Mitsubishi A7M

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A7M Reppū
Mitsubishi A7M2.jpg
Mitsubishi A7M2 Reppū
Role Carrier-based fighter
Manufacturer Mitsubishi
First flight 6 May 1944
Primary user Imperial Japanese Navy Air Service
Number built 9 [1]

The Mitsubishi A7M Reppū (烈風, "Strong Gale") was designed as the successor to the Imperial Japanese Navy's A6M Zero, with development beginning in 1942. Performance objectives were to achieve superior speed, climb, diving, and armament over the Zero, as well as better maneuverability. As a result, the wing area and overall size were significantly greater, on par with the American Republic P-47 Thunderbolt. The A7M's allied codename was "Sam".

Design and development[edit]

Towards the end of 1940, the Imperial Japanese Navy asked Mitsubishi to start design on a 16-Shi carrier-based fighter, which would be the successor to the carrier-based Zero. At that time, however, there were no viable high-output, compact engines to use for a new fighter. In addition, Jiro Horikoshi's team was preoccupied with addressing early production issues with the A6M2b as well as starting development on the A6M3 and the 14-Shi interceptor (which would later become the Mitsubishi J2M Raiden, a land-based interceptor built to counter high-altitude bombers). As a result, work on the Zero successor was halted in January 1941.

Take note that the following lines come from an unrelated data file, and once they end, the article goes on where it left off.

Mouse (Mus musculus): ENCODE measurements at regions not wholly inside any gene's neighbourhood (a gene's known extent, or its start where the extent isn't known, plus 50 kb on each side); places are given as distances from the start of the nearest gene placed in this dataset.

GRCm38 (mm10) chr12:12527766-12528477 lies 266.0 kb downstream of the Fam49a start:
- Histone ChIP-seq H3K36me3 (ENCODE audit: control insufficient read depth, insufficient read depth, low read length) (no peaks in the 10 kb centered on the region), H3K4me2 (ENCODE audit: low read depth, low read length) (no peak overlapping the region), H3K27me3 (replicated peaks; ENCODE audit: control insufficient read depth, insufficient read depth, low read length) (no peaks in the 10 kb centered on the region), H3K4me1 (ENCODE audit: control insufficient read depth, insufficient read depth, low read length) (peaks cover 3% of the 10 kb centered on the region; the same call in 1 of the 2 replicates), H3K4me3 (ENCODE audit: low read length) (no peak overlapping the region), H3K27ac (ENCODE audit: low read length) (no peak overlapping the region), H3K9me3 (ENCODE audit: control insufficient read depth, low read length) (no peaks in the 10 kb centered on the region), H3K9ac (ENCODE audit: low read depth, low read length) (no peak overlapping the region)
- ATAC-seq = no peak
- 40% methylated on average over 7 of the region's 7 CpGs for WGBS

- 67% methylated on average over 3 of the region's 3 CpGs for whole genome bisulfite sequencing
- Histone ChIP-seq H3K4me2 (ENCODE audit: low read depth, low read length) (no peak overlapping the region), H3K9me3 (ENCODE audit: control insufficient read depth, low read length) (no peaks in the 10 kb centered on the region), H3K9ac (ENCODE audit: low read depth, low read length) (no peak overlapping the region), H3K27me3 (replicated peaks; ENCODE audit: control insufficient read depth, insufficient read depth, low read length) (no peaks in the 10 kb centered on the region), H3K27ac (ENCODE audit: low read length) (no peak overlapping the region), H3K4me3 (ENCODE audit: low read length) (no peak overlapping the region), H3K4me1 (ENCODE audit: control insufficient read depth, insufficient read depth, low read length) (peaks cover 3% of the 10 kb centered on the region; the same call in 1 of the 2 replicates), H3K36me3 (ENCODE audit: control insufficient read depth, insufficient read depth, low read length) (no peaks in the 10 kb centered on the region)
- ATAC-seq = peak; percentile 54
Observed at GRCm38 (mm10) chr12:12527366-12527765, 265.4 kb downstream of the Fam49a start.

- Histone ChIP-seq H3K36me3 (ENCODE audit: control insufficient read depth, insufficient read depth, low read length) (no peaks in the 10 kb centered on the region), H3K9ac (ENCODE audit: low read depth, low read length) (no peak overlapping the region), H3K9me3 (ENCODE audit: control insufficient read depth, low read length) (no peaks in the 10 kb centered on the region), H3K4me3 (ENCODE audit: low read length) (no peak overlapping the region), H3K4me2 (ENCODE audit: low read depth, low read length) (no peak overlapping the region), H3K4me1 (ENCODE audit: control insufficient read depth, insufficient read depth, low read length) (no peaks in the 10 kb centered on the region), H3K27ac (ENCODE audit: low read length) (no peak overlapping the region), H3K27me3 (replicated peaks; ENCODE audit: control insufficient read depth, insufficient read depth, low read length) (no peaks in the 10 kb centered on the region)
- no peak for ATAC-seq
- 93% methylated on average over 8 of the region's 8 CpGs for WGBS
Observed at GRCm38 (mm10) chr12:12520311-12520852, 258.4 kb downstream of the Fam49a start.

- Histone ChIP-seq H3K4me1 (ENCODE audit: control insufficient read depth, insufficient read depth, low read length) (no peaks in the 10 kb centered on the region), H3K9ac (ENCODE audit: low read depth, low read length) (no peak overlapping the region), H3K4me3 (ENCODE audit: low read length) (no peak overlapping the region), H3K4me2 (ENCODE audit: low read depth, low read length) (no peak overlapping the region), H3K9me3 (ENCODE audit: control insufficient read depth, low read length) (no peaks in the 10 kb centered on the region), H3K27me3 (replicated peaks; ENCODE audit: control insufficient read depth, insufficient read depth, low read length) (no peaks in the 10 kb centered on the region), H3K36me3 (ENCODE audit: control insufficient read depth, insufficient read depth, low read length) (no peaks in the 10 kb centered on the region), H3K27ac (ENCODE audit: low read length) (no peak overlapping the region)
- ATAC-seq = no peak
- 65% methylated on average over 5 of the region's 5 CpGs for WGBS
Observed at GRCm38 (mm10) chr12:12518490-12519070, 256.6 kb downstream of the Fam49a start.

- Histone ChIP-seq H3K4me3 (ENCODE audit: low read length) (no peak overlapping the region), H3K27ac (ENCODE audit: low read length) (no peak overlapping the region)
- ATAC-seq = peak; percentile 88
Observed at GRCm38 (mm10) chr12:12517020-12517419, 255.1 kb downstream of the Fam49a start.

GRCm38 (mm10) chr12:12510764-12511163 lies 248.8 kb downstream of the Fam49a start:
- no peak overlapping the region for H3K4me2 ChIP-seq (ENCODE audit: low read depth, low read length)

In April 1942, the development of the A6M3 and the 14-Shi interceptor was complete, and the Japanese Navy once again tasked Mitsubishi and Horikoshi's team with designing a new Zero successor to become the Navy Experimental 17-shi Ko (A) Type Carrier Fighter Reppu. In July 1942 the Navy issued specifications for the fighter: it had to fly faster than 345 kn (639 km/h; 397 mph) above 6,000 m (20,000 ft), climb to 6,000 m (20,000 ft) in less than 6 minutes, be armed with two 20 mm cannon and two 13 mm (0.51 in) machine guns, and retain the maneuverability of the A6M3.